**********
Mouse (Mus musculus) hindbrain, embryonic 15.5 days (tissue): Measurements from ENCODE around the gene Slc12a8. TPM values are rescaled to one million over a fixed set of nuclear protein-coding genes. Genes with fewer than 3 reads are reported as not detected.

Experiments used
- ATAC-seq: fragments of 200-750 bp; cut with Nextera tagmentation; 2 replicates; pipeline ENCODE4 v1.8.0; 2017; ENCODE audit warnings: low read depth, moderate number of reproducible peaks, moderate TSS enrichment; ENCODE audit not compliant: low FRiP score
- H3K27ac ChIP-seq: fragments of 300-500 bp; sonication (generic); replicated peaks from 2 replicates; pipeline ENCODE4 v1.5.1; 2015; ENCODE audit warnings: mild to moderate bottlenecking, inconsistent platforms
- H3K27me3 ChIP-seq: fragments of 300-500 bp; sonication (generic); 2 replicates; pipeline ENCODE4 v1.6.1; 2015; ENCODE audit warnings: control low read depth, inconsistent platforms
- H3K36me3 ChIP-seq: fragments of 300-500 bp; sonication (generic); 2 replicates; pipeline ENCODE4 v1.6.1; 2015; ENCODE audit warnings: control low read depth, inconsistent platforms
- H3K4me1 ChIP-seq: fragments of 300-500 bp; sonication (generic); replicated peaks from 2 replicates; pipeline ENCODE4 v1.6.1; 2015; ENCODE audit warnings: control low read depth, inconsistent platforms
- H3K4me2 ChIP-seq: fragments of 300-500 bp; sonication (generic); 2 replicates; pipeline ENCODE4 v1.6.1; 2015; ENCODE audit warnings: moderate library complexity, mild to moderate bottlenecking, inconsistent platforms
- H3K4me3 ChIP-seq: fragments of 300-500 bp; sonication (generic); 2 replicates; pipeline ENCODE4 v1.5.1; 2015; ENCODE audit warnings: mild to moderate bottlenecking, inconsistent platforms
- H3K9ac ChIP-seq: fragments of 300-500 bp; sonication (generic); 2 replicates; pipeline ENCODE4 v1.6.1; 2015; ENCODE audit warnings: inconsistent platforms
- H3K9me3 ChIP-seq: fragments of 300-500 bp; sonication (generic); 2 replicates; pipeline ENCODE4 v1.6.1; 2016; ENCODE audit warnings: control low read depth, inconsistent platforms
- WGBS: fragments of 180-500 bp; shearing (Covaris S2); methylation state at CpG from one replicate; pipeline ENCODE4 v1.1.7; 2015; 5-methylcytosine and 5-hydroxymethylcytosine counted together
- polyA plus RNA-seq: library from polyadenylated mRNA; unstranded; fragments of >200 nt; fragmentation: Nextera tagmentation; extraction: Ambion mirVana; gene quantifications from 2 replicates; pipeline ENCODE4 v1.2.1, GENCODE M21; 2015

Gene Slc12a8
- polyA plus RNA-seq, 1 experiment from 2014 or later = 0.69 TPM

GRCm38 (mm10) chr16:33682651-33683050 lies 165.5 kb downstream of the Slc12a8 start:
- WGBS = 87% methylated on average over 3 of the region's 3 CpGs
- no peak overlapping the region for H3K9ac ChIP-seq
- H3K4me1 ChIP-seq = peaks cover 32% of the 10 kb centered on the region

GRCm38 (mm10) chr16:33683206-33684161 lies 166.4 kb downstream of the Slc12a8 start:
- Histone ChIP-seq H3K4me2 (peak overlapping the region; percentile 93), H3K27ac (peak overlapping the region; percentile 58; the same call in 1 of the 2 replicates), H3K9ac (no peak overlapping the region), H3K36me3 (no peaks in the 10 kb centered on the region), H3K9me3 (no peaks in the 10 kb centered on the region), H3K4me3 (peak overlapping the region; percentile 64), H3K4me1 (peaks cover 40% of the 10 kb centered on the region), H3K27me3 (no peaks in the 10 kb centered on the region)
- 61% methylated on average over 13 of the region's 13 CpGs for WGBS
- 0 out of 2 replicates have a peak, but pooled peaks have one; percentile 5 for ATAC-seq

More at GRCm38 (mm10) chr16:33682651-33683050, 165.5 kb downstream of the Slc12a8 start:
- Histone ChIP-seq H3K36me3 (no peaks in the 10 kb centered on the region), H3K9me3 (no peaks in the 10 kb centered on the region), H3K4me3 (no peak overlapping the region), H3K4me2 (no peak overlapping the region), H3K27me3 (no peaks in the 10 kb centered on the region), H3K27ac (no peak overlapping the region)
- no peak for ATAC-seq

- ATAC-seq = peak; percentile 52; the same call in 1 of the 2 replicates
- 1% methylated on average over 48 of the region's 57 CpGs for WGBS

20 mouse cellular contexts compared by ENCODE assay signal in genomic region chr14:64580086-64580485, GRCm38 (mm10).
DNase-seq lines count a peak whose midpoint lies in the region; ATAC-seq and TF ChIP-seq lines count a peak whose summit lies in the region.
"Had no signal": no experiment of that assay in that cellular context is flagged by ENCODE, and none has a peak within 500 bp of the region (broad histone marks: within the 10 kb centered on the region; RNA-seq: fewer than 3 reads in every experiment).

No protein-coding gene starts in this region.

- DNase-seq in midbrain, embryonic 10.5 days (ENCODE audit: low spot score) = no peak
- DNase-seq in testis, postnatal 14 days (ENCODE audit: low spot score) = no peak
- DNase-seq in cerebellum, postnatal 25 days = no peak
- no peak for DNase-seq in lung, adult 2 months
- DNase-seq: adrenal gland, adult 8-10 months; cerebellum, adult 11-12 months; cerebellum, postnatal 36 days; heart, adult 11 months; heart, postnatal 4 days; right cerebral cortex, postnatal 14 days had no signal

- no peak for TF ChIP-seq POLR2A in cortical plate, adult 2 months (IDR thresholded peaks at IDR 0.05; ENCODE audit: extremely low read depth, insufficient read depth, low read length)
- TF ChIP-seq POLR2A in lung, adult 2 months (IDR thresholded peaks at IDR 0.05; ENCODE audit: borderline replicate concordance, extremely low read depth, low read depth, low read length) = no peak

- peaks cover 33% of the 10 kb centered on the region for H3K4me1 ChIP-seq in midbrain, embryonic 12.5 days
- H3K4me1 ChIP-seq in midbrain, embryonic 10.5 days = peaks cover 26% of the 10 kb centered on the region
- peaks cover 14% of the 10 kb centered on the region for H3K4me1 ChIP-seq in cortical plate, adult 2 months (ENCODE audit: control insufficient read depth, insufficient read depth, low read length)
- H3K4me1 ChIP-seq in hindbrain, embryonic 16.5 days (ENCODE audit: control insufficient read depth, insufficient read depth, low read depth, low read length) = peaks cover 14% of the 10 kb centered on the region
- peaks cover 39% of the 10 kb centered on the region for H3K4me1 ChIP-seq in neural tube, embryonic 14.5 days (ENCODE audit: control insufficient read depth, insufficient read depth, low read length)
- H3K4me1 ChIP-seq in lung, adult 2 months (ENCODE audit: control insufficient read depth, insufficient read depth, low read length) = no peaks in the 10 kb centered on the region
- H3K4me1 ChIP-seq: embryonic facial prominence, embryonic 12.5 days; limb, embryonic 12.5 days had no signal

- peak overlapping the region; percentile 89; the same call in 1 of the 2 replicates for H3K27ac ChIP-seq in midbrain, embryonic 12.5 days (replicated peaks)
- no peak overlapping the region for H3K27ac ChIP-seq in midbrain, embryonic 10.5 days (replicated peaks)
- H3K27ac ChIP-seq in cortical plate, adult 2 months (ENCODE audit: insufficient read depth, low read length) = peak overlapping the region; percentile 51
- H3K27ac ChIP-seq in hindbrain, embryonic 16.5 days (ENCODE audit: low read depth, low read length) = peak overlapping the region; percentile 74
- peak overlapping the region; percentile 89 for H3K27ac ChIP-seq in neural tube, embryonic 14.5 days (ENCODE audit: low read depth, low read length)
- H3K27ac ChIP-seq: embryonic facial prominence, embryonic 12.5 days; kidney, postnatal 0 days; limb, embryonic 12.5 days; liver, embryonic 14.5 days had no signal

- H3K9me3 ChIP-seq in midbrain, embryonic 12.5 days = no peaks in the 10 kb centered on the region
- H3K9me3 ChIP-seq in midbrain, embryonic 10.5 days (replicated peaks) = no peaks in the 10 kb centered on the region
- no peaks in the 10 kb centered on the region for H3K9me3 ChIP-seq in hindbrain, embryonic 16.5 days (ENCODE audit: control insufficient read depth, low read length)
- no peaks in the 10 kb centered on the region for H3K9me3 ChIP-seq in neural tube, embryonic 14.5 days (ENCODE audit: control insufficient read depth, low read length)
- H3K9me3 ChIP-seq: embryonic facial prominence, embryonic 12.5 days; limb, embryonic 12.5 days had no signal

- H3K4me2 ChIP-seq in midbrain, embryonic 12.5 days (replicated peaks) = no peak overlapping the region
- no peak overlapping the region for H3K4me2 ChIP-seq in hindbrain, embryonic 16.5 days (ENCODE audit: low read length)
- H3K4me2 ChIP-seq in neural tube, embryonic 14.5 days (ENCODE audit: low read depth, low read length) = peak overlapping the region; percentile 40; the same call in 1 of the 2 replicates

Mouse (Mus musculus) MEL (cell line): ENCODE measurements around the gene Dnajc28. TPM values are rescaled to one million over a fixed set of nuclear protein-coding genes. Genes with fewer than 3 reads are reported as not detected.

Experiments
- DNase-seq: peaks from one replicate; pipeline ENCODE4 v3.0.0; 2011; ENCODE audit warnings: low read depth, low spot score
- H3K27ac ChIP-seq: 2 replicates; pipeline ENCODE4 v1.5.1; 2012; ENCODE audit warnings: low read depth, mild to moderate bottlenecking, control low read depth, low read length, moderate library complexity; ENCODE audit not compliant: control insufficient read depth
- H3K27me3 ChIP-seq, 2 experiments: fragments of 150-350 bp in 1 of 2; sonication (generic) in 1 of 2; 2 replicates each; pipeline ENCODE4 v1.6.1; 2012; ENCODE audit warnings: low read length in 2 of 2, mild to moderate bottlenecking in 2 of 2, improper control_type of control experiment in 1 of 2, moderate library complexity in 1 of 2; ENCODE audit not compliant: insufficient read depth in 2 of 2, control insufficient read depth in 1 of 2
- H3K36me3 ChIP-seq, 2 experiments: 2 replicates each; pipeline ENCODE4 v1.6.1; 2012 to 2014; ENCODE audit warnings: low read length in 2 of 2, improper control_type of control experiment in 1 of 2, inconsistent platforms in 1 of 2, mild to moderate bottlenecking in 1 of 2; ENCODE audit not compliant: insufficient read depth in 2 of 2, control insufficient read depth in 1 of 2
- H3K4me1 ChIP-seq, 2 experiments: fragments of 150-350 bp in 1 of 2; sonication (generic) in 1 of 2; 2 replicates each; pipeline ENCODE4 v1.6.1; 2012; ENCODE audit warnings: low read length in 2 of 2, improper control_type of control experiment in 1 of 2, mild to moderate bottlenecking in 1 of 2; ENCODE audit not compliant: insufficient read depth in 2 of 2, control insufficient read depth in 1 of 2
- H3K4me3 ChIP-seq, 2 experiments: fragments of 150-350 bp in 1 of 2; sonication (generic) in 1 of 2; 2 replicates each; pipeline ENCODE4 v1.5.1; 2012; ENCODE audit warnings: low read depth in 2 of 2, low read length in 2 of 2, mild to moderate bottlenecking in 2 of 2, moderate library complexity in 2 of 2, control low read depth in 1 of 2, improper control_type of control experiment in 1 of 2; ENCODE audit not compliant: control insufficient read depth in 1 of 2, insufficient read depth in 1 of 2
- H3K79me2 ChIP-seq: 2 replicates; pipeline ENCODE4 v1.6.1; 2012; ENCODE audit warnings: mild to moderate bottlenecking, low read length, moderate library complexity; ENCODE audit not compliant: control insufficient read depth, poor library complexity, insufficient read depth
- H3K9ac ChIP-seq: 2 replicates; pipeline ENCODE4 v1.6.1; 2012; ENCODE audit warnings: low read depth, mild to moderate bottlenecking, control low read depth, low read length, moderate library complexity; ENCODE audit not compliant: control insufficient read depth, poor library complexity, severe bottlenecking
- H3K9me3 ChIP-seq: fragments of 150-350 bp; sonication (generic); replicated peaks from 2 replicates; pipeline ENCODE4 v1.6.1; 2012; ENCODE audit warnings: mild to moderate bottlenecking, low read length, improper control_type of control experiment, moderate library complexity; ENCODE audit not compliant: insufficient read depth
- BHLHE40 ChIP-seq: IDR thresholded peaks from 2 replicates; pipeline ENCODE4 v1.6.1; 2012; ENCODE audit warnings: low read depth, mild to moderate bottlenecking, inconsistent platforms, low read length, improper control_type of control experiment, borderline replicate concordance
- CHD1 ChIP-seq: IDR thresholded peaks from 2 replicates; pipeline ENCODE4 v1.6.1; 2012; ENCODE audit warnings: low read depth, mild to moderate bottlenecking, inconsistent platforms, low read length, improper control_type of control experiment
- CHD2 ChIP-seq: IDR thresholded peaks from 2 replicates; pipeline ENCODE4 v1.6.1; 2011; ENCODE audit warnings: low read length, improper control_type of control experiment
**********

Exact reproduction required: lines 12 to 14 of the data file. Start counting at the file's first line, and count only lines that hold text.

- WGBS: fragments of 180-500 bp; shearing (Covaris S2); methylation state at CpG from one replicate; pipeline ENCODE4 v1.1.7; 2015; 5-methylcytosine and 5-hydroxymethylcytosine counted together
- polyA plus RNA-seq: library from polyadenylated mRNA; unstranded; fragments of >200 nt; fragmentation: Nextera tagmentation; extraction: Ambion mirVana; gene quantifications from 2 replicates; pipeline ENCODE4 v1.2.1, GENCODE M21; 2015

Gene Slc12a8